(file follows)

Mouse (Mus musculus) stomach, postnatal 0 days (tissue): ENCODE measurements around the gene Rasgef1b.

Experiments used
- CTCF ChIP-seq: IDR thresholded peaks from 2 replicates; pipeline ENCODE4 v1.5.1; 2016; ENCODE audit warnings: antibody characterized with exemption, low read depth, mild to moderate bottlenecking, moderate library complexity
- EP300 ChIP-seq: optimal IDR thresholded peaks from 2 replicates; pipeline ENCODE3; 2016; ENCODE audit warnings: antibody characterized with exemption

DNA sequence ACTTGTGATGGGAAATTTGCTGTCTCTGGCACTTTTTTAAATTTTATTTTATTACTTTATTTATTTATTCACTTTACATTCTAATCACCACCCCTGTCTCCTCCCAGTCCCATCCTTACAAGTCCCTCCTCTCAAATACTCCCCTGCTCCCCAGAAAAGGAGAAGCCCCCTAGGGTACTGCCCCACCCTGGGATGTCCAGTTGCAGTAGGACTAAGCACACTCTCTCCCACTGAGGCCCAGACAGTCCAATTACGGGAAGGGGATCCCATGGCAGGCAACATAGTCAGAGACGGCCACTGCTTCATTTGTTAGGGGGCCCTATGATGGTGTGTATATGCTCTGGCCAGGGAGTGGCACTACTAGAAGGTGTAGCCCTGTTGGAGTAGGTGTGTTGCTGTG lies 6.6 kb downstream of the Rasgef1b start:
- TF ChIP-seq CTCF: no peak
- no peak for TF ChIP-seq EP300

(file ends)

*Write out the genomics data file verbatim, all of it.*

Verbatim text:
Mouse (Mus musculus) stomach, postnatal 0 days (tissue): ENCODE measurements around the gene Rasgef1b.

Experiments used
- CTCF ChIP-seq: IDR thresholded peaks from 2 replicates; pipeline ENCODE4 v1.5.1; 2016; ENCODE audit warnings: antibody characterized with exemption, low read depth, mild to moderate bottlenecking, moderate library complexity
- EP300 ChIP-seq: optimal IDR thresholded peaks from 2 replicates; pipeline ENCODE3; 2016; ENCODE audit warnings: antibody characterized with exemption

DNA sequence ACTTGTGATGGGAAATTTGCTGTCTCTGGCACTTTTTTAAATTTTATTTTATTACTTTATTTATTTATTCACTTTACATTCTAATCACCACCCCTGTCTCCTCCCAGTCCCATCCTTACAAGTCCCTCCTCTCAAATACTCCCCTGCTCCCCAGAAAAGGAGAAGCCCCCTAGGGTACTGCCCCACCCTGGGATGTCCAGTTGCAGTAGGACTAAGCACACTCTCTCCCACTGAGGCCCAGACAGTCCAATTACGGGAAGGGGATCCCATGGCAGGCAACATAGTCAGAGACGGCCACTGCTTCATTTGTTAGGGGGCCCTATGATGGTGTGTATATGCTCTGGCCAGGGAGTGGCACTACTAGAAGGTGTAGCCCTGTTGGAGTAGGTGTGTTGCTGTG lies 6.6 kb downstream of the Rasgef1b start:
- TF ChIP-seq CTCF: no peak
- no peak for TF ChIP-seq EP300